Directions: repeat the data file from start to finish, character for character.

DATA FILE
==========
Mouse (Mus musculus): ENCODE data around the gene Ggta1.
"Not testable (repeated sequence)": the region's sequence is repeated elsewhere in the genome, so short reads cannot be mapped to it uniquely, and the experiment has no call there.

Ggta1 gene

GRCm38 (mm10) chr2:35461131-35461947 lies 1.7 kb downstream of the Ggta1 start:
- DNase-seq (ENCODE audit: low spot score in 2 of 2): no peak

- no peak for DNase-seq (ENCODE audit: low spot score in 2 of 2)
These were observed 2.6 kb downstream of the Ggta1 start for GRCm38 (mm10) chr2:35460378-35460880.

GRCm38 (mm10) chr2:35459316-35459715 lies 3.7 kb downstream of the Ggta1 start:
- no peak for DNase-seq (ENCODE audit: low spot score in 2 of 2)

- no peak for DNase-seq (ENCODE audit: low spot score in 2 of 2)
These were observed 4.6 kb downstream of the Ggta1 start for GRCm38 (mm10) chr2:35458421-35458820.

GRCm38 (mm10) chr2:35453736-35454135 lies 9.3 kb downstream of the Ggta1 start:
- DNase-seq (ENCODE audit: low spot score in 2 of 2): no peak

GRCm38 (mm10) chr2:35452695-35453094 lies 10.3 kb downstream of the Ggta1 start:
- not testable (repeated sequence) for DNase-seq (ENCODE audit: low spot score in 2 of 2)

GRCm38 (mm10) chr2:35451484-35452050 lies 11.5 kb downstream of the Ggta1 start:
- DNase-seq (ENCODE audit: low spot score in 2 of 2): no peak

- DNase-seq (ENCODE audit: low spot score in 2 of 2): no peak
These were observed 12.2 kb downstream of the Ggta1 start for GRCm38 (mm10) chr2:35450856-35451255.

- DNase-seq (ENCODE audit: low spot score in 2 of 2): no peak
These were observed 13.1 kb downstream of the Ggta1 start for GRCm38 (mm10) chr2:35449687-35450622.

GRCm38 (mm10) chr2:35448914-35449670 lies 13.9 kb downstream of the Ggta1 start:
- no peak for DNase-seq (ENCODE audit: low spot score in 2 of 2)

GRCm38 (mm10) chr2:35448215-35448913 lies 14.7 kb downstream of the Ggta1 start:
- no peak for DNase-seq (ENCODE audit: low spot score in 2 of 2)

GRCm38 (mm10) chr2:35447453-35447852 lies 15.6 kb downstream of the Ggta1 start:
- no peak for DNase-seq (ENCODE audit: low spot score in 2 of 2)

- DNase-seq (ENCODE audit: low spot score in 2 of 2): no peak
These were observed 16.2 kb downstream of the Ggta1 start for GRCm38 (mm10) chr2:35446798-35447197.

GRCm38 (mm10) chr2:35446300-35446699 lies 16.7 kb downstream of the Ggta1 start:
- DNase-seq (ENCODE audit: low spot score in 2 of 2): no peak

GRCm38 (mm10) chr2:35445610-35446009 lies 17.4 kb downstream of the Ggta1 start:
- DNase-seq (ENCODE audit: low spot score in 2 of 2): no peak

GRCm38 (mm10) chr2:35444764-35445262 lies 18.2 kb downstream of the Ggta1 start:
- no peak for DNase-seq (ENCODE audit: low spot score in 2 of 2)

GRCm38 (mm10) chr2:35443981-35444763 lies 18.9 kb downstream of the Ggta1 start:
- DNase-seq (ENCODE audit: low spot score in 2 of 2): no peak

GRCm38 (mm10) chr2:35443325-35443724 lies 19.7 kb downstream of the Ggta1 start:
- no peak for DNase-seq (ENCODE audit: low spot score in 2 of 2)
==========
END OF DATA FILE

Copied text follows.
Mouse (Mus musculus): ENCODE data around the gene Ggta1.
"Not testable (repeated sequence)": the region's sequence is repeated elsewhere in the genome, so short reads cannot be mapped to it uniquely, and the experiment has no call there.

Ggta1 gene

GRCm38 (mm10) chr2:35461131-35461947 lies 1.7 kb downstream of the Ggta1 start:
- DNase-seq (ENCODE audit: low spot score in 2 of 2): no peak

- no peak for DNase-seq (ENCODE audit: low spot score in 2 of 2)
These were observed 2.6 kb downstream of the Ggta1 start for GRCm38 (mm10) chr2:35460378-35460880.

GRCm38 (mm10) chr2:35459316-35459715 lies 3.7 kb downstream of the Ggta1 start:
- no peak for DNase-seq (ENCODE audit: low spot score in 2 of 2)

- no peak for DNase-seq (ENCODE audit: low spot score in 2 of 2)
These were observed 4.6 kb downstream of the Ggta1 start for GRCm38 (mm10) chr2:35458421-35458820.

GRCm38 (mm10) chr2:35453736-35454135 lies 9.3 kb downstream of the Ggta1 start:
- DNase-seq (ENCODE audit: low spot score in 2 of 2): no peak

GRCm38 (mm10) chr2:35452695-35453094 lies 10.3 kb downstream of the Ggta1 start:
- not testable (repeated sequence) for DNase-seq (ENCODE audit: low spot score in 2 of 2)

GRCm38 (mm10) chr2:35451484-35452050 lies 11.5 kb downstream of the Ggta1 start:
- DNase-seq (ENCODE audit: low spot score in 2 of 2): no peak

- DNase-seq (ENCODE audit: low spot score in 2 of 2): no peak
These were observed 12.2 kb downstream of the Ggta1 start for GRCm38 (mm10) chr2:35450856-35451255.

- DNase-seq (ENCODE audit: low spot score in 2 of 2): no peak
These were observed 13.1 kb downstream of the Ggta1 start for GRCm38 (mm10) chr2:35449687-35450622.

GRCm38 (mm10) chr2:35448914-35449670 lies 13.9 kb downstream of the Ggta1 start:
- no peak for DNase-seq (ENCODE audit: low spot score in 2 of 2)

GRCm38 (mm10) chr2:35448215-35448913 lies 14.7 kb downstream of the Ggta1 start:
- no peak for DNase-seq (ENCODE audit: low spot score in 2 of 2)

GRCm38 (mm10) chr2:35447453-35447852 lies 15.6 kb downstream of the Ggta1 start:
- no peak for DNase-seq (ENCODE audit: low spot score in 2 of 2)

- DNase-seq (ENCODE audit: low spot score in 2 of 2): no peak
These were observed 16.2 kb downstream of the Ggta1 start for GRCm38 (mm10) chr2:35446798-35447197.

GRCm38 (mm10) chr2:35446300-35446699 lies 16.7 kb downstream of the Ggta1 start:
- DNase-seq (ENCODE audit: low spot score in 2 of 2): no peak

GRCm38 (mm10) chr2:35445610-35446009 lies 17.4 kb downstream of the Ggta1 start:
- DNase-seq (ENCODE audit: low spot score in 2 of 2): no peak

GRCm38 (mm10) chr2:35444764-35445262 lies 18.2 kb downstream of the Ggta1 start:
- no peak for DNase-seq (ENCODE audit: low spot score in 2 of 2)

GRCm38 (mm10) chr2:35443981-35444763 lies 18.9 kb downstream of the Ggta1 start:
- DNase-seq (ENCODE audit: low spot score in 2 of 2): no peak

GRCm38 (mm10) chr2:35443325-35443724 lies 19.7 kb downstream of the Ggta1 start:
- no peak for DNase-seq (ENCODE audit: low spot score in 2 of 2)